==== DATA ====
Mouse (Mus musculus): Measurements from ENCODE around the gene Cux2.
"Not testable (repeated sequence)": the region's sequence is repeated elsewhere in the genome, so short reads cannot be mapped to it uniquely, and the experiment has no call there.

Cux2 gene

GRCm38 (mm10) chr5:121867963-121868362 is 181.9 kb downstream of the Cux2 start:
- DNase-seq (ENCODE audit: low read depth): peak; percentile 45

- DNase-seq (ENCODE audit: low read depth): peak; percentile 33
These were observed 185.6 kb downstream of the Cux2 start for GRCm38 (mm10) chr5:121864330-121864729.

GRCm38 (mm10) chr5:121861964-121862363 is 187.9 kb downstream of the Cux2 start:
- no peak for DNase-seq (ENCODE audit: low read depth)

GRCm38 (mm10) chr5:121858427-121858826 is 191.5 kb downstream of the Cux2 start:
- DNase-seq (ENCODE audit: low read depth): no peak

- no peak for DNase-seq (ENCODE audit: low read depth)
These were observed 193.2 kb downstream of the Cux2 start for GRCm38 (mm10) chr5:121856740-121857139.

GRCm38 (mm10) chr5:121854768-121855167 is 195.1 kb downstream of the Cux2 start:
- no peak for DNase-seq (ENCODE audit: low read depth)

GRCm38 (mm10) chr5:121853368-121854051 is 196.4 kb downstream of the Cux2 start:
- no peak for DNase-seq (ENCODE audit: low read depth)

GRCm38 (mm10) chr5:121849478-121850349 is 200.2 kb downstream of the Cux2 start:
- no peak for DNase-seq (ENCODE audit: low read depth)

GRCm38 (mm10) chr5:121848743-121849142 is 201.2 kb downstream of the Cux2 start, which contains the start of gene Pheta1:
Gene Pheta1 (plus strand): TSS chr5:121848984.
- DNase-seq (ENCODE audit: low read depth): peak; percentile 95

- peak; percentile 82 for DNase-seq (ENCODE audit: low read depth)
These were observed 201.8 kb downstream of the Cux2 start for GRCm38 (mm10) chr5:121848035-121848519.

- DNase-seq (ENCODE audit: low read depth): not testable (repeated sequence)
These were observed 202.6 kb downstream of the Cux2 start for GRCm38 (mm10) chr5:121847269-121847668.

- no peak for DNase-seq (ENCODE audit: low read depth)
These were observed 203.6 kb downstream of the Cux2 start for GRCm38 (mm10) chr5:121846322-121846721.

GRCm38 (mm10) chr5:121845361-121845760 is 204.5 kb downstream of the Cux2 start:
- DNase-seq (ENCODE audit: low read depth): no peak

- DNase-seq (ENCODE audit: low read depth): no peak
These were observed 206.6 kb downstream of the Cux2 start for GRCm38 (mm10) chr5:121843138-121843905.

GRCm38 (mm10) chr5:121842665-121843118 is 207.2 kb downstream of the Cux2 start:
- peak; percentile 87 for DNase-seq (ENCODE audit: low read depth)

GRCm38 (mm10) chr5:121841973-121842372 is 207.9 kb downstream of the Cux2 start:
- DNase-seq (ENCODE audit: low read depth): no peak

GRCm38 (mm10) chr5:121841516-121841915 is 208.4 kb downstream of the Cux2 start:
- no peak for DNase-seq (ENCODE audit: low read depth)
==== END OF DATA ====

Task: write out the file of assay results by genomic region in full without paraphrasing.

Mouse (Mus musculus): Measurements from ENCODE around the gene Cux2.
"Not testable (repeated sequence)": the region's sequence is repeated elsewhere in the genome, so short reads cannot be mapped to it uniquely, and the experiment has no call there.

Cux2 gene

GRCm38 (mm10) chr5:121867963-121868362 is 181.9 kb downstream of the Cux2 start:
- DNase-seq (ENCODE audit: low read depth): peak; percentile 45

- DNase-seq (ENCODE audit: low read depth): peak; percentile 33
These were observed 185.6 kb downstream of the Cux2 start for GRCm38 (mm10) chr5:121864330-121864729.

GRCm38 (mm10) chr5:121861964-121862363 is 187.9 kb downstream of the Cux2 start:
- no peak for DNase-seq (ENCODE audit: low read depth)

GRCm38 (mm10) chr5:121858427-121858826 is 191.5 kb downstream of the Cux2 start:
- DNase-seq (ENCODE audit: low read depth): no peak

- no peak for DNase-seq (ENCODE audit: low read depth)
These were observed 193.2 kb downstream of the Cux2 start for GRCm38 (mm10) chr5:121856740-121857139.

GRCm38 (mm10) chr5:121854768-121855167 is 195.1 kb downstream of the Cux2 start:
- no peak for DNase-seq (ENCODE audit: low read depth)

GRCm38 (mm10) chr5:121853368-121854051 is 196.4 kb downstream of the Cux2 start:
- no peak for DNase-seq (ENCODE audit: low read depth)

GRCm38 (mm10) chr5:121849478-121850349 is 200.2 kb downstream of the Cux2 start:
- no peak for DNase-seq (ENCODE audit: low read depth)

GRCm38 (mm10) chr5:121848743-121849142 is 201.2 kb downstream of the Cux2 start, which contains the start of gene Pheta1:
Gene Pheta1 (plus strand): TSS chr5:121848984.
- DNase-seq (ENCODE audit: low read depth): peak; percentile 95

- peak; percentile 82 for DNase-seq (ENCODE audit: low read depth)
These were observed 201.8 kb downstream of the Cux2 start for GRCm38 (mm10) chr5:121848035-121848519.

- DNase-seq (ENCODE audit: low read depth): not testable (repeated sequence)
These were observed 202.6 kb downstream of the Cux2 start for GRCm38 (mm10) chr5:121847269-121847668.

- no peak for DNase-seq (ENCODE audit: low read depth)
These were observed 203.6 kb downstream of the Cux2 start for GRCm38 (mm10) chr5:121846322-121846721.

GRCm38 (mm10) chr5:121845361-121845760 is 204.5 kb downstream of the Cux2 start:
- DNase-seq (ENCODE audit: low read depth): no peak

- DNase-seq (ENCODE audit: low read depth): no peak
These were observed 206.6 kb downstream of the Cux2 start for GRCm38 (mm10) chr5:121843138-121843905.

GRCm38 (mm10) chr5:121842665-121843118 is 207.2 kb downstream of the Cux2 start:
- peak; percentile 87 for DNase-seq (ENCODE audit: low read depth)

GRCm38 (mm10) chr5:121841973-121842372 is 207.9 kb downstream of the Cux2 start:
- DNase-seq (ENCODE audit: low read depth): no peak

GRCm38 (mm10) chr5:121841516-121841915 is 208.4 kb downstream of the Cux2 start:
- no peak for DNase-seq (ENCODE audit: low read depth)